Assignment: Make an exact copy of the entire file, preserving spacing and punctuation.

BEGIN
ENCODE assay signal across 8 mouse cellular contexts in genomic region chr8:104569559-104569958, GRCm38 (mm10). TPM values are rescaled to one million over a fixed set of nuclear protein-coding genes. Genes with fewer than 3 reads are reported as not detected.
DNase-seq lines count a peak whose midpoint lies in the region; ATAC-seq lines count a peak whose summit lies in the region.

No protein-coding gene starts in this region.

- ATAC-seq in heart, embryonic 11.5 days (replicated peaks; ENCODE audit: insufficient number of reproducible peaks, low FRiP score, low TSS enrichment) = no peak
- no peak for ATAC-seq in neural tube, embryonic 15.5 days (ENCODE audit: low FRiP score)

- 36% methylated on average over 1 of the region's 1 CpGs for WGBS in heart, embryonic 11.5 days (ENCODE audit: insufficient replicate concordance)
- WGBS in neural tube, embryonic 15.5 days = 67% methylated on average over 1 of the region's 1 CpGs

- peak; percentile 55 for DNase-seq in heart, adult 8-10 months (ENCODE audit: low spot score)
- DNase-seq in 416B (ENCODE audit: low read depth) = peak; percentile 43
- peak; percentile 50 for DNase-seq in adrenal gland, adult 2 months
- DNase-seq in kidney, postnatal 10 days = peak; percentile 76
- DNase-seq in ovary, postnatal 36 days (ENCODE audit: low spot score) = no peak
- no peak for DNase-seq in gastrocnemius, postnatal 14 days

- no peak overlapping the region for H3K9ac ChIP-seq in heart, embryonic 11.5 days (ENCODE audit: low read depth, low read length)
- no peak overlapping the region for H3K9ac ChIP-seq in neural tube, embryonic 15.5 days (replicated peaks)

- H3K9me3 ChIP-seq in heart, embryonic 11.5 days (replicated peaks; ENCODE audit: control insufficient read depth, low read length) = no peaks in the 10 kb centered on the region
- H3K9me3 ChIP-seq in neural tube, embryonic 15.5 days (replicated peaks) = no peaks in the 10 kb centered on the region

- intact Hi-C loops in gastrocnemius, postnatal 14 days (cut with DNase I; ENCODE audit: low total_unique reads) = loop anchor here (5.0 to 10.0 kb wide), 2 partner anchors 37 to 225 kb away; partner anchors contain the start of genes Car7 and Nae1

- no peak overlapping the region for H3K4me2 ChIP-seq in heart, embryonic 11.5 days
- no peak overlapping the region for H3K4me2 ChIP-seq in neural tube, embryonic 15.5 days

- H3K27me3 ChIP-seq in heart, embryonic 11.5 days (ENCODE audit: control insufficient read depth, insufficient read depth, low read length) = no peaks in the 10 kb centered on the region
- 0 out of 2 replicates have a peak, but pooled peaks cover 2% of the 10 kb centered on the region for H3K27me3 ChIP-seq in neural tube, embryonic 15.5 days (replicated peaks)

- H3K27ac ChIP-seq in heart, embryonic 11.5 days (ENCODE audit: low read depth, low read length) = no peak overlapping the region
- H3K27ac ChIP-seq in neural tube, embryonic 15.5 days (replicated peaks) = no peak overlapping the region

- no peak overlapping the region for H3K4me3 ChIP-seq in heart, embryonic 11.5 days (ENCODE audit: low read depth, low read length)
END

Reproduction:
ENCODE assay signal across 8 mouse cellular contexts in genomic region chr8:104569559-104569958, GRCm38 (mm10). TPM values are rescaled to one million over a fixed set of nuclear protein-coding genes. Genes with fewer than 3 reads are reported as not detected.
DNase-seq lines count a peak whose midpoint lies in the region; ATAC-seq lines count a peak whose summit lies in the region.

No protein-coding gene starts in this region.

- ATAC-seq in heart, embryonic 11.5 days (replicated peaks; ENCODE audit: insufficient number of reproducible peaks, low FRiP score, low TSS enrichment) = no peak
- no peak for ATAC-seq in neural tube, embryonic 15.5 days (ENCODE audit: low FRiP score)

- 36% methylated on average over 1 of the region's 1 CpGs for WGBS in heart, embryonic 11.5 days (ENCODE audit: insufficient replicate concordance)
- WGBS in neural tube, embryonic 15.5 days = 67% methylated on average over 1 of the region's 1 CpGs

- peak; percentile 55 for DNase-seq in heart, adult 8-10 months (ENCODE audit: low spot score)
- DNase-seq in 416B (ENCODE audit: low read depth) = peak; percentile 43
- peak; percentile 50 for DNase-seq in adrenal gland, adult 2 months
- DNase-seq in kidney, postnatal 10 days = peak; percentile 76
- DNase-seq in ovary, postnatal 36 days (ENCODE audit: low spot score) = no peak
- no peak for DNase-seq in gastrocnemius, postnatal 14 days

- no peak overlapping the region for H3K9ac ChIP-seq in heart, embryonic 11.5 days (ENCODE audit: low read depth, low read length)
- no peak overlapping the region for H3K9ac ChIP-seq in neural tube, embryonic 15.5 days (replicated peaks)

- H3K9me3 ChIP-seq in heart, embryonic 11.5 days (replicated peaks; ENCODE audit: control insufficient read depth, low read length) = no peaks in the 10 kb centered on the region
- H3K9me3 ChIP-seq in neural tube, embryonic 15.5 days (replicated peaks) = no peaks in the 10 kb centered on the region

- intact Hi-C loops in gastrocnemius, postnatal 14 days (cut with DNase I; ENCODE audit: low total_unique reads) = loop anchor here (5.0 to 10.0 kb wide), 2 partner anchors 37 to 225 kb away; partner anchors contain the start of genes Car7 and Nae1

- no peak overlapping the region for H3K4me2 ChIP-seq in heart, embryonic 11.5 days
- no peak overlapping the region for H3K4me2 ChIP-seq in neural tube, embryonic 15.5 days

- H3K27me3 ChIP-seq in heart, embryonic 11.5 days (ENCODE audit: control insufficient read depth, insufficient read depth, low read length) = no peaks in the 10 kb centered on the region
- 0 out of 2 replicates have a peak, but pooled peaks cover 2% of the 10 kb centered on the region for H3K27me3 ChIP-seq in neural tube, embryonic 15.5 days (replicated peaks)

- H3K27ac ChIP-seq in heart, embryonic 11.5 days (ENCODE audit: low read depth, low read length) = no peak overlapping the region
- H3K27ac ChIP-seq in neural tube, embryonic 15.5 days (replicated peaks) = no peak overlapping the region

- no peak overlapping the region for H3K4me3 ChIP-seq in heart, embryonic 11.5 days (ENCODE audit: low read depth, low read length)